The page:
Cambridge Catalogue  
  • Help
Home > Catalogue > Speech and Performance in Shakespeare's Sonnets and Plays
Speech and Performance in Shakespeare's Sonnets and Plays

Details

  • Page extent: 276 pages
  • Size: 228 x 152 mm
  • Weight: 0.416 kg

Paperback

 (ISBN-13: 9780521036337)

David Schalkwyk offers a sustained reading of Shakespeare's sonnets in relation to his plays. He argues that the language of the sonnets is primarily performative rather than descriptive, and bases this distinction on the philosophy of Ludwig Wittgenstein and J. L. Austin. In a wide-ranging analysis of both the 1609 Quarto of Shakespeare's sonnets and the Petrarchan discourses in a selection of plays, Schalkwyk addresses such issues as embodiment and silencing, interiority and theatricality, inequalities of power, status, gender and desire, both in the published poems and on the stage and in the context of the early modern period. In a provocative discussion of the question of proper names and naming events in the sonnets and plays, the book seeks to reopen the question of the autobiographical nature of Shakespeare's sonnets.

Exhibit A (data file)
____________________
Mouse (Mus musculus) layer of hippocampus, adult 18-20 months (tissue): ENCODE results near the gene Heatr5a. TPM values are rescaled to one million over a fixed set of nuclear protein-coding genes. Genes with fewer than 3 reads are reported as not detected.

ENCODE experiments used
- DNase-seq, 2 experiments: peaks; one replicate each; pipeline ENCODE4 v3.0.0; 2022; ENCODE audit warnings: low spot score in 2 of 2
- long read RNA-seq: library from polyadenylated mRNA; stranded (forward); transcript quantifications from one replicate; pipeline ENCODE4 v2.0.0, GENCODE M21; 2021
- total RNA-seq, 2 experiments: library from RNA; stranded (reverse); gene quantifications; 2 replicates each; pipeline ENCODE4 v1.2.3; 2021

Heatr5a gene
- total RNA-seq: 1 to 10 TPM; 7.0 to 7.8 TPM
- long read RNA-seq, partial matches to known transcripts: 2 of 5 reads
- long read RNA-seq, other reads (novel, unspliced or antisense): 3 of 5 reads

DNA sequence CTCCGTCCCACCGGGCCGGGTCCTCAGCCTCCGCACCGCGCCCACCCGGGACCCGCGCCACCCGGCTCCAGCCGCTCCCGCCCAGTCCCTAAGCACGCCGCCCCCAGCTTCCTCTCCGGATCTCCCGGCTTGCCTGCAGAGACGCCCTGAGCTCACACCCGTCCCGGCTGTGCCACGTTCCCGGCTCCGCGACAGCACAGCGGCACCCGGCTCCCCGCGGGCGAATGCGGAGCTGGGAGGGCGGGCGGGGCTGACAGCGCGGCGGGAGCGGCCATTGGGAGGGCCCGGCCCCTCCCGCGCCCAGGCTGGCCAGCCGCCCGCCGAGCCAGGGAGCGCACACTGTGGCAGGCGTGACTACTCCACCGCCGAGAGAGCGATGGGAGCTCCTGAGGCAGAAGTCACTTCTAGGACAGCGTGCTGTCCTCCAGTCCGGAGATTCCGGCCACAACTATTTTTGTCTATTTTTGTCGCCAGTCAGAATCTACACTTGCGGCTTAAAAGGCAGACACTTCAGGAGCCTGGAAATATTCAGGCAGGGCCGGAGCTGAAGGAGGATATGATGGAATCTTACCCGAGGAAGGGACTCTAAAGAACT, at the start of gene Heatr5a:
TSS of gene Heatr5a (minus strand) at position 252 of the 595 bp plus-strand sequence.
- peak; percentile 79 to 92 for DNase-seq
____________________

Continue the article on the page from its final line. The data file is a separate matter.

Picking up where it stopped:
• The first sustained reading of Shakespeare's sonnets in relation to his plays • Sheds light on selected plays as well as the sonnets • Offers an alternative way in which to conceptualise the autobiographical nature of the sonnets via the absence of proper names in the 1609 Quarto

Contents

Acknowledgements; Introduction: the sonnets; 1. Performatives: the sonnets, Antony and Cleopatra and As You Like It; 2. Embodiment: the sonnets, Love's Labour's Lost, Romeo and Juliet and Twelfth Night; 3. Interiority: the sonnets, Hamlet and King Lear; 4. Names: the sonnets, Romeo and Juliet, Troilus and Cressida and Othello; 5. Transformations: the sonnets and All's Well that Ends Well; Conclusion; Bibliography; Index.

Review

'Schalkwyk's Speech and Performance in Shakespeare's Sonnets and Plays is a profound and challenging book … The book will be of interest not only to Shakespeare scholars, but to anyone concerned with the intricate negotiations of self through language.' English Academy Review

printer iconPrinter friendly version AddThis